Low Fat Still Not a Cure All

Low Fat Still Not a Cure All

Low Fat

By Kennedy Shelley

The authors of the most expensive health study ever done in the US still has not been able to produce any substantial health recommendations or diet changes that stand up to long term scrutiny.

The Women’s Health Initiative is an ambitious program designed to see if reducing fat from the diet would lead to longer healthier lives.

Over 49,000 women enrolled in the study.

The idea was to keep half of the group on their standard American diet, and half were encouraged to eat more fruit, vegetables, and grain while cutting down on fat.

Though the study was started in 1993, they did not really give advice as to whether the women should cut back on meat or plant-based fats.

The results were disappointing to the study authors.

They hoped to prove that the government’s food pyramid would prove to be the healthier way of eating.

The results were quite the opposite.

There was no drop-in cancer in the group who ate less fat.  They also gained more weight than those on the standard diet (defined as people who got more than 38% of their calories from fat).

The study only included post-menopausal women.

After eight years, the results showed that a major reduction in fat calories did nothing to improve the health of these women.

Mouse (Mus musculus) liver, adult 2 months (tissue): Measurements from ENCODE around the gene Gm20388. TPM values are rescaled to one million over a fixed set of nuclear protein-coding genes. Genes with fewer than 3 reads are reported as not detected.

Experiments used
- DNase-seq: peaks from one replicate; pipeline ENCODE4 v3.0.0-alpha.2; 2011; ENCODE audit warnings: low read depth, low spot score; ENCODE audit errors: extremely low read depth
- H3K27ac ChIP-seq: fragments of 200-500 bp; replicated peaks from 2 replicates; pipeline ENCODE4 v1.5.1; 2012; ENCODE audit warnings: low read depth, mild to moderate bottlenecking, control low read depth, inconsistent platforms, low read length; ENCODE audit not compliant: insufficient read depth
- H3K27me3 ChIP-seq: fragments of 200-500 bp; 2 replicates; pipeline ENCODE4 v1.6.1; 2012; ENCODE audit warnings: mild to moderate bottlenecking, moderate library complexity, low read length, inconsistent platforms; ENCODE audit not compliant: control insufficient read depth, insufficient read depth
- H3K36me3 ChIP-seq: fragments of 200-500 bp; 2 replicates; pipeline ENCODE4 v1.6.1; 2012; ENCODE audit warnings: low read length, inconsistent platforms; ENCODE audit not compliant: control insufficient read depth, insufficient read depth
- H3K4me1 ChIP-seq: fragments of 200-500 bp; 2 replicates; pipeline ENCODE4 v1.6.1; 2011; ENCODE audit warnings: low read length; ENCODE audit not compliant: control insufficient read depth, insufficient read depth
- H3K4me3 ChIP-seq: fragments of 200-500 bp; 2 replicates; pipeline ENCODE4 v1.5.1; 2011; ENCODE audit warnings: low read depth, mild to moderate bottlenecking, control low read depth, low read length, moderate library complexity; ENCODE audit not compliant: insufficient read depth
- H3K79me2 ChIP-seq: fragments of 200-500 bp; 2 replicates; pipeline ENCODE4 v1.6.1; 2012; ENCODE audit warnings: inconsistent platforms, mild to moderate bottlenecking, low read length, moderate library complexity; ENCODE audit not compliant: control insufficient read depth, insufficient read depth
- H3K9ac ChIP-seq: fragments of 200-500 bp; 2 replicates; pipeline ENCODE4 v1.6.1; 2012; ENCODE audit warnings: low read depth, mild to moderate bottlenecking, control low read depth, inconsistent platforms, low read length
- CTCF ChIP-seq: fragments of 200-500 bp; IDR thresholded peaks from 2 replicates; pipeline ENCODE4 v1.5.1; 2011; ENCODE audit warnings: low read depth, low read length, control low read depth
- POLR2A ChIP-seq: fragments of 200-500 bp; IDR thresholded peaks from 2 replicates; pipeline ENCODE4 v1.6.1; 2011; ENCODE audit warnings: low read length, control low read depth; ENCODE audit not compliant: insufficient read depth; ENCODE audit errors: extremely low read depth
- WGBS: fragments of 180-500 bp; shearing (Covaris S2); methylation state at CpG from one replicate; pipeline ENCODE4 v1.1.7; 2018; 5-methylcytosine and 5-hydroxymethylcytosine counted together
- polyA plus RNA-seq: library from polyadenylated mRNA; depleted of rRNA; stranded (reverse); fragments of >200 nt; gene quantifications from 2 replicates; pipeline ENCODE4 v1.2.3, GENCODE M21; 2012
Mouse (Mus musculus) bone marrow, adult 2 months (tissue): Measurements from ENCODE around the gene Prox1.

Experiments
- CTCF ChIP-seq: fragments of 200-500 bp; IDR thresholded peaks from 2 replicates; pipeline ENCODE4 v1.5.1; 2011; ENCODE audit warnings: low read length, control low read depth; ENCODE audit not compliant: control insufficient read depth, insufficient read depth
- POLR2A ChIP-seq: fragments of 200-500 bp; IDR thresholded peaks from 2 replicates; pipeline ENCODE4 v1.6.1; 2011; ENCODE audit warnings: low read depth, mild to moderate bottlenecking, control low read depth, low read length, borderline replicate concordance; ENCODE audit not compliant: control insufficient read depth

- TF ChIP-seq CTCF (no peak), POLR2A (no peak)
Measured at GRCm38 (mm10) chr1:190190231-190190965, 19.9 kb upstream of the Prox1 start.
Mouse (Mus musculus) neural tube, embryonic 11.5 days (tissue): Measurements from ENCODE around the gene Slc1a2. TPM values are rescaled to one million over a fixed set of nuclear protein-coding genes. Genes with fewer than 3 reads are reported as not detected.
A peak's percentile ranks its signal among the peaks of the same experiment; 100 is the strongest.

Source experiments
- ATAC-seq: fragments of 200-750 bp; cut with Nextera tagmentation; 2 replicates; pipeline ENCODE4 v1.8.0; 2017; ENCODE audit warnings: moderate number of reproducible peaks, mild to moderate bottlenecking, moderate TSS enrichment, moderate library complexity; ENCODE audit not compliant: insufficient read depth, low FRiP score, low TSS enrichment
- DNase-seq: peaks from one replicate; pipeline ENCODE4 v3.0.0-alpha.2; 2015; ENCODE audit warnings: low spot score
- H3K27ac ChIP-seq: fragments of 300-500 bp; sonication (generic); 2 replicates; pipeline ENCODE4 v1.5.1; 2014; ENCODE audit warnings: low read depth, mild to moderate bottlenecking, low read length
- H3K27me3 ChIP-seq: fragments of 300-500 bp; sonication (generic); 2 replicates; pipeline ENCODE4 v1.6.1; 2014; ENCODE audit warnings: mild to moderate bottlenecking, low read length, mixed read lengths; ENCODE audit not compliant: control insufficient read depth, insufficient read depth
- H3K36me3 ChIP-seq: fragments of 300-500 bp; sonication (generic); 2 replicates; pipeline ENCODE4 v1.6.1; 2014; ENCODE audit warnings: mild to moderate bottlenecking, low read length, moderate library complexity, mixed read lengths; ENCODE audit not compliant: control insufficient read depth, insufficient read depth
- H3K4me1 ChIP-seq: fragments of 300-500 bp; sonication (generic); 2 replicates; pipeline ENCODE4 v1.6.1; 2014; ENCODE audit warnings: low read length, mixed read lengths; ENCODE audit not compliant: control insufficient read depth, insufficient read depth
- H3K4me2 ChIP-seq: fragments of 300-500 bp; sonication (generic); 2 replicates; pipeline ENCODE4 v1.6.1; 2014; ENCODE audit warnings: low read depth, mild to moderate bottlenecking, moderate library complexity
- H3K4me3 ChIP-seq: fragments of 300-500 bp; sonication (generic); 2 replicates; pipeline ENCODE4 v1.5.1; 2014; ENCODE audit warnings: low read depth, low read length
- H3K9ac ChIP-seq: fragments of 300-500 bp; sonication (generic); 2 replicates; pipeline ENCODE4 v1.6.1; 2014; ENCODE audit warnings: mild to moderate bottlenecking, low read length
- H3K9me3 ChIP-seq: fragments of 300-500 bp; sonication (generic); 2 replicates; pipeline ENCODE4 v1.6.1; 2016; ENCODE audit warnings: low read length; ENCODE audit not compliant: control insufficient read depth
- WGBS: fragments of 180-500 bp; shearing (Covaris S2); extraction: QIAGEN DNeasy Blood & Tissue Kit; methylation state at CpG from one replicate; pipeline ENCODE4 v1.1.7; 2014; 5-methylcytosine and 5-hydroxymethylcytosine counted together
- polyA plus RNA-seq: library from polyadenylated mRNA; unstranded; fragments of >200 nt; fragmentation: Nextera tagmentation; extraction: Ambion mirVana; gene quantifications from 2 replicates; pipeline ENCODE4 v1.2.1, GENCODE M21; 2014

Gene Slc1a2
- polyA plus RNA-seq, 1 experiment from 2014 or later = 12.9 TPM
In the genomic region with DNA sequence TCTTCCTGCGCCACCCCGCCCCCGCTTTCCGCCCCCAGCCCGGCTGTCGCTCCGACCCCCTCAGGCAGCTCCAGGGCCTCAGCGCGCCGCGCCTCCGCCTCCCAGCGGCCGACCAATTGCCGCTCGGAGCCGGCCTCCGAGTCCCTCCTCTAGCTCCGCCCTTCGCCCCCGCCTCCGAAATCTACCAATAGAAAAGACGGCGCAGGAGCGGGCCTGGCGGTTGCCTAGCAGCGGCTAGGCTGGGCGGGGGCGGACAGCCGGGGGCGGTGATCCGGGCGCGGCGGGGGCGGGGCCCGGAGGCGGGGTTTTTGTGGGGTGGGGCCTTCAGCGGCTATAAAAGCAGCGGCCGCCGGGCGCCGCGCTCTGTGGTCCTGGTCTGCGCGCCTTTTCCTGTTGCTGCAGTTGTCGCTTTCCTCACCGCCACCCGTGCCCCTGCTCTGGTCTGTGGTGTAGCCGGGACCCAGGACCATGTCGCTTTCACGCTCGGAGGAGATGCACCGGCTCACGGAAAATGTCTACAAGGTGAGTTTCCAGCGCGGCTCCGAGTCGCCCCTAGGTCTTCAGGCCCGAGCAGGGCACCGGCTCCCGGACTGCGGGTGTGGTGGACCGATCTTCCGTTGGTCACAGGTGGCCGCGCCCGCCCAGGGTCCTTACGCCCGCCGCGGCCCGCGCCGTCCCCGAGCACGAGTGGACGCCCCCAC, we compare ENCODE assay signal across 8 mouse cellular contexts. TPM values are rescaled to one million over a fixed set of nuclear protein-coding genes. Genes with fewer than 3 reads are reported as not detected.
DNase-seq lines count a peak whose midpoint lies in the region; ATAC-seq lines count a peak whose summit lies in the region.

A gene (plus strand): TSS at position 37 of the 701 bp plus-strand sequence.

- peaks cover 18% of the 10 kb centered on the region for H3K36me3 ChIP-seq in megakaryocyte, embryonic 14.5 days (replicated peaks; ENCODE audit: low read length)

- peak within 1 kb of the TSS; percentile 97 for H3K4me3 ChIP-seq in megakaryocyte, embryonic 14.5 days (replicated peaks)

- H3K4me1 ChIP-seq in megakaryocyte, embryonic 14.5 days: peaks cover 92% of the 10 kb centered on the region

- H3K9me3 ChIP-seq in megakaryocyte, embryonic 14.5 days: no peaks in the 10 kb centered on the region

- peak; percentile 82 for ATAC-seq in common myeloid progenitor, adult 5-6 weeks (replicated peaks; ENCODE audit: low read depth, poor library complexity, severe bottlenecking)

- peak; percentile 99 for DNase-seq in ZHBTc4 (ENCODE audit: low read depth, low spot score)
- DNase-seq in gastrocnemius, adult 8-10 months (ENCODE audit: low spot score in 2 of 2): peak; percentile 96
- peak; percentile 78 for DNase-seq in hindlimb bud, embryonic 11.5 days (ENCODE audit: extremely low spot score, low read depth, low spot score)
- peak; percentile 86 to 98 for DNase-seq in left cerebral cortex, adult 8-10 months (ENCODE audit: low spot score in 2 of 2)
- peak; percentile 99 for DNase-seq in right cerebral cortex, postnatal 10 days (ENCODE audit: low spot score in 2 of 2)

This week the WHI released a follow up study where they interviewed the women who took part in the study and tried to make the case that some of the women who lowered their fat intake survived breast cancer more than those on a standard diet, but nothing else seemed to be a positive benefit.

This study actually shows what other studies have shown…using the government guidelines actually increases your chances of early death.

The best study was done from 1968-1973 called the Minnesota Coronary Experiment.

It was a brilliant double-blind study where people who were in institutions were either fed a “healthy” government diet with skim milk, corn oil, and margarine, or one with whole milk, butter, and regular oil.

The results showed that while cholesterol did drop in the low-fat group, they tended to die much earlier.

Despite the fact that this was a government funded study, they did not release the results because they were disappointed that the results didn’t match their expectation.

The whole debacle wasn’t released until 2016 when an enterprising researcher found all the original research material and looked at it again.

All this begs the question: “When is the government going to drop the idea that a low-fat diet is good for us?”

You may be on a keto diet and really don’t care about the government’s recommendations, but it does impact a significant part of the US population.

All kids taking part in the school lunch program, or people in the military, or in government institutions are subject to the guidelines.

And the government propaganda does seem to have an impact on eating patterns in the US.

When the food pyramid came out, egg and meat consumption decreased dramatically.  McDonald’s even changed the fat in made its fries in.

The result was an epidemic of obesity and diabetes that is costing billions of dollars a year to treat.

But still the low-fat believers keep pushing this agenda and their latest rehash of the Women’s Health Initiative shows again just how wedded they are to this idea.